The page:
About 40% of last year’s “government waste” was comprised of inappropriate payments made through the Medicare program, reveals a report by the Government Accountability Office (GAO).
Data from the Centers for Medicare & Medicaid Services (CMS) indicate that of the $516 billion remitted to physicians, hospitals, and other health care professionals in 2010, $48 billion in improper payments came from Medicare. The latter ranked at the top of the roster of 70 federal programs tracked by the GAO for improper payments.
Inappropriate payments from fee-for-service Medicare accounted for $34.3 billion of the $48 billion total. The remainder came from Medicare Advantage's managed care program.
But this is just the tip of the iceberg. According to the GAO, the total improper payment could be significantly higher because it was calculated without taking into account any data pertaining to Medicare's outpatient prescription drug program. Overpayment estimates in that program may range from the tens of millions of dollars to more than $5 billion annually, the GAO says.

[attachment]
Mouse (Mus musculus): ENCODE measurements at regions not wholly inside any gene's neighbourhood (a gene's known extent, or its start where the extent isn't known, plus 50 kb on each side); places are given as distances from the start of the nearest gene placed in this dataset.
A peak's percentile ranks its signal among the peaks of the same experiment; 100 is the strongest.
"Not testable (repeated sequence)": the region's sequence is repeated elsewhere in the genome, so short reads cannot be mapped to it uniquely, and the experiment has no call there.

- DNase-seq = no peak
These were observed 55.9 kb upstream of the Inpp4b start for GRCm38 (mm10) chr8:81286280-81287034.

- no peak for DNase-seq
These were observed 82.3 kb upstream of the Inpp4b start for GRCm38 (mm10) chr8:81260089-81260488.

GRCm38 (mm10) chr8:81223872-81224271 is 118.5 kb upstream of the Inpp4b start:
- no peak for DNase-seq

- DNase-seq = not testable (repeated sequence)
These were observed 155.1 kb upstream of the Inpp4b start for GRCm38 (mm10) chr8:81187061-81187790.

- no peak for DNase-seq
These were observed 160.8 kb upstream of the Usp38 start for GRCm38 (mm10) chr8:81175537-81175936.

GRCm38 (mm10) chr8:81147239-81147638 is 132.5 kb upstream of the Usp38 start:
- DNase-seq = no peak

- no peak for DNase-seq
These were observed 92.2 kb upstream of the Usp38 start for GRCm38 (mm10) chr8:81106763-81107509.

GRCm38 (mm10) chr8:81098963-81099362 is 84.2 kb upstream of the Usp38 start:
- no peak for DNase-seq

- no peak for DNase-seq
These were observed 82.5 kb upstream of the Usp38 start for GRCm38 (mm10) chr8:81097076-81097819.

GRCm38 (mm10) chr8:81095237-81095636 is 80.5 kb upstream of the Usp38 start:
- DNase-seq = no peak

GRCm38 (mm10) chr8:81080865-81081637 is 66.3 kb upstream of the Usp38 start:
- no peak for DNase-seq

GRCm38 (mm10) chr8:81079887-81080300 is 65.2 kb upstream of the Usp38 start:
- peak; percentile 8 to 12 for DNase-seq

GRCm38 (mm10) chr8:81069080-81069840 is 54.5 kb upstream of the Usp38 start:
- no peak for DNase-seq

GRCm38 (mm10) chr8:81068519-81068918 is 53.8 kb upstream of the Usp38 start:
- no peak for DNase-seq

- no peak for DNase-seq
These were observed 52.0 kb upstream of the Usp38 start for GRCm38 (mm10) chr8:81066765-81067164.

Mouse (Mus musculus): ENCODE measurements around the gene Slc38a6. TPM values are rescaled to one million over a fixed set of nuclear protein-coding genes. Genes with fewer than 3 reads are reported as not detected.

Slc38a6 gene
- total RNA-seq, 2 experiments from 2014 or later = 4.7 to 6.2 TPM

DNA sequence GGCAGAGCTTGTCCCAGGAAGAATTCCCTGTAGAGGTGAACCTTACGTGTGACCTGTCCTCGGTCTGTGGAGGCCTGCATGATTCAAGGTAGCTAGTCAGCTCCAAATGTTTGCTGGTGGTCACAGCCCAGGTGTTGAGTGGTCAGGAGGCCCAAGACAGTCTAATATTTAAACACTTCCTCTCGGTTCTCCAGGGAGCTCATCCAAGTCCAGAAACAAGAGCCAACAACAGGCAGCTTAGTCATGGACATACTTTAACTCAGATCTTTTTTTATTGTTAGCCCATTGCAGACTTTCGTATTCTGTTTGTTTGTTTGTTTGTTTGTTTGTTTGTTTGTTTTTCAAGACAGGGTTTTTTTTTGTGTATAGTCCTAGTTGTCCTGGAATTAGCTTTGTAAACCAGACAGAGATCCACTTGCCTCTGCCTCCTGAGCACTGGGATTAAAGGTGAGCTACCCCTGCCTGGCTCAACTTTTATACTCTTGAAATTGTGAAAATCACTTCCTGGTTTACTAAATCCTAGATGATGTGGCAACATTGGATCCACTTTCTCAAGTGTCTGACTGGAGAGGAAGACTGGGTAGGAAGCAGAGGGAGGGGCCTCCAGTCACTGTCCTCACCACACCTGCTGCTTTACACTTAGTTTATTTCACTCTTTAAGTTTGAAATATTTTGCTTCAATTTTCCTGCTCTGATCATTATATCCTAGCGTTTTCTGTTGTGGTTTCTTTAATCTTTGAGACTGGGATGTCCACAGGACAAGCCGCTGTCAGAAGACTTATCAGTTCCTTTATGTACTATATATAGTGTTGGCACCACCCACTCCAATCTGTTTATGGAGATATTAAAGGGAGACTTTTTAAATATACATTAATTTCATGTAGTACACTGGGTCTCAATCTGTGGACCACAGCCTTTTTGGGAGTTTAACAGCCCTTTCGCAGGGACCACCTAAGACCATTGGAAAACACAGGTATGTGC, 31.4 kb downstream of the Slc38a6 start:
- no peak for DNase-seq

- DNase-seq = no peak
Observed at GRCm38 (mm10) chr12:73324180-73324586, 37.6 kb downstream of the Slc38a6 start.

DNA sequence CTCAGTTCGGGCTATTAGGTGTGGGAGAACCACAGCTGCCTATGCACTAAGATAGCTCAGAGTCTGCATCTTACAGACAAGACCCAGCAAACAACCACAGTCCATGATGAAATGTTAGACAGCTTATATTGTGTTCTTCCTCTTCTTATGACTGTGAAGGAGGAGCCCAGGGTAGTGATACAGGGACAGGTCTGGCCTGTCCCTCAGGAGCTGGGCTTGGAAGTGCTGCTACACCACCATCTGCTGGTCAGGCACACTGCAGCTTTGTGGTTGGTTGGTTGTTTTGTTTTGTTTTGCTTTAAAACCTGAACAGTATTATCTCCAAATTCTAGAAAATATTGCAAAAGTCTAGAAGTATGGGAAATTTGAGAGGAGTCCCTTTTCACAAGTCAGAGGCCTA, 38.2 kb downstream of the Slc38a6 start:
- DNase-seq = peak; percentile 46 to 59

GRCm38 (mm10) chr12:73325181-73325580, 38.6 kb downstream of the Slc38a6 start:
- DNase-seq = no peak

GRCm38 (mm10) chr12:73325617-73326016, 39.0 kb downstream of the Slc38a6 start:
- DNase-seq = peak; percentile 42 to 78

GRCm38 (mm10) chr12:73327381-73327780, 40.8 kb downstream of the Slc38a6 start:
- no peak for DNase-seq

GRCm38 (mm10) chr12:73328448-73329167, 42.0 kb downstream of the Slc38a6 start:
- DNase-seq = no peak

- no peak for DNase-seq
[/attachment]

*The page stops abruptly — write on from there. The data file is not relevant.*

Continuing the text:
In a late July testimony before the House Oversight and Government Reform Committee, CMS Deputy Chief Operating Officer A. Michelle Snyder told Congress that the Medicare program is developing a composite error estimate for Part D beginning with the 2011 fiscal year. However, she insisted to lawmakers present that Medicare payment errors frequently stem from billing and administrative mistakes rather than from outright fraud. Such mistakes, she reportedly said, include insufficient documentation, coding errors, and post-care judgments that services rendered had not been deemed reasonable and necessary.
For a complete summary of the GAO report, click here: http://www.gao.gov/products/GAO-11-842T.